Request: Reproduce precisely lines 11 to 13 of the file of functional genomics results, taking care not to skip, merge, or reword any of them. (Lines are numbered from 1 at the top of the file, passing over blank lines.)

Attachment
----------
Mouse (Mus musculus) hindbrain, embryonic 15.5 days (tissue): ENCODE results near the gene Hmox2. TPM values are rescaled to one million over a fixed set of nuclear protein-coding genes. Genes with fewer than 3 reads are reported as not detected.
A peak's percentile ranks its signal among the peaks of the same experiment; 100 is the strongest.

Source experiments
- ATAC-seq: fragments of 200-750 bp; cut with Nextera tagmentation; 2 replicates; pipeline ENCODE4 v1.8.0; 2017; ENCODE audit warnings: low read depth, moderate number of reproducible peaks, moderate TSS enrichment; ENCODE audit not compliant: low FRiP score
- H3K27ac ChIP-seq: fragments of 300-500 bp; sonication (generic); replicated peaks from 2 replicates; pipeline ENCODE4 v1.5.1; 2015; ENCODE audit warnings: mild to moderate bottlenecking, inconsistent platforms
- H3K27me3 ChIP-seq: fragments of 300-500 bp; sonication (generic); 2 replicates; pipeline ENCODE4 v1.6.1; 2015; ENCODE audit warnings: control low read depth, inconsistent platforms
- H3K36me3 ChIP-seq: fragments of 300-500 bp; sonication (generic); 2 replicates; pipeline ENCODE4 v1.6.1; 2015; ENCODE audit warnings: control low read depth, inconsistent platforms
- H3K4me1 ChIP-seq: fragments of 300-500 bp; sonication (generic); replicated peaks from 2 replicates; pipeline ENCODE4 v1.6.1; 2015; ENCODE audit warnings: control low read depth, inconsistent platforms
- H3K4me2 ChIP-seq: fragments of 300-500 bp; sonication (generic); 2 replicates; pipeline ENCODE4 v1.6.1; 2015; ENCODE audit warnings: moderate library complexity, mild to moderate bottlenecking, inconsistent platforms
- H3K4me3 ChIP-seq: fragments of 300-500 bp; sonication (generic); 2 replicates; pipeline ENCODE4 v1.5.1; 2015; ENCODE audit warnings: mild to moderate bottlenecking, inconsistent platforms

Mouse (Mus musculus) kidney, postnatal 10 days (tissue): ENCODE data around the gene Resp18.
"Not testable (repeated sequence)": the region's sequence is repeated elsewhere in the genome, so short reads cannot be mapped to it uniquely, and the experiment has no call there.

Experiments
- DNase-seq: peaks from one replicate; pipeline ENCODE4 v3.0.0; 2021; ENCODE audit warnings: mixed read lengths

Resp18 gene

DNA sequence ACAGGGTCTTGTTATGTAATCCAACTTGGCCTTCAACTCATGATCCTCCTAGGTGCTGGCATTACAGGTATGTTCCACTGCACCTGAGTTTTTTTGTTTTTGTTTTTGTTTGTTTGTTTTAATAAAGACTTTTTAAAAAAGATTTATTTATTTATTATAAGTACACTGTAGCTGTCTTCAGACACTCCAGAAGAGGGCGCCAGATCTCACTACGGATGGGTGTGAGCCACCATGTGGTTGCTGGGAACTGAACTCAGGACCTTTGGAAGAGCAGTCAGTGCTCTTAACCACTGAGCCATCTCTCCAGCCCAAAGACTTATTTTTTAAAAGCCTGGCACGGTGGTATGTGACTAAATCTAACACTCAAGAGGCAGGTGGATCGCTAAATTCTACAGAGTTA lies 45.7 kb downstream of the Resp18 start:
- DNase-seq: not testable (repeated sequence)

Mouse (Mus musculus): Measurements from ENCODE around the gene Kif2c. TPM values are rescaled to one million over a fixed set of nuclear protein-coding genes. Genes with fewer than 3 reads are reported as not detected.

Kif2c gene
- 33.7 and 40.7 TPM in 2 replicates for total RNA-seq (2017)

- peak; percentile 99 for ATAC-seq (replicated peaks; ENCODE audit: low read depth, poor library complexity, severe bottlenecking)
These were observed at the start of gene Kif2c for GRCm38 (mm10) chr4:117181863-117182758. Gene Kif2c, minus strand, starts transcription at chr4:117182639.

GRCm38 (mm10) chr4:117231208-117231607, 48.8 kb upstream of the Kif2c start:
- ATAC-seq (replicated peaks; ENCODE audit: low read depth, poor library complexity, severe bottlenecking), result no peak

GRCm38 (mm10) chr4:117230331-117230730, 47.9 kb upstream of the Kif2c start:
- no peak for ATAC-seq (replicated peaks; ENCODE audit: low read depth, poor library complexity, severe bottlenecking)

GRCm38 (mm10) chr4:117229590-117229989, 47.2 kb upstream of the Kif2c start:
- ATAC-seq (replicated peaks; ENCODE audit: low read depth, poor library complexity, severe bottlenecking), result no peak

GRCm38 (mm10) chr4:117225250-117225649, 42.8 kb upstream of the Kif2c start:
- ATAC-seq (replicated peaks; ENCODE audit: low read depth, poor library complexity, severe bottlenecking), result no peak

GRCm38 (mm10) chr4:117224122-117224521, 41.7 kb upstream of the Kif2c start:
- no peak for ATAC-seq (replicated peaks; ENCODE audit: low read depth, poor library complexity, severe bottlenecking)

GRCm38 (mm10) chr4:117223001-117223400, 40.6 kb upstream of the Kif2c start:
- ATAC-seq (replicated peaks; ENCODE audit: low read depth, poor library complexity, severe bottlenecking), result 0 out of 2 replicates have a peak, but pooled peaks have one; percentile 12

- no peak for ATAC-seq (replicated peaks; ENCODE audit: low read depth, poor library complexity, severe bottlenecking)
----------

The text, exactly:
Mouse (Mus musculus) kidney, postnatal 10 days (tissue): ENCODE data around the gene Resp18.
"Not testable (repeated sequence)": the region's sequence is repeated elsewhere in the genome, so short reads cannot be mapped to it uniquely, and the experiment has no call there.

Experiments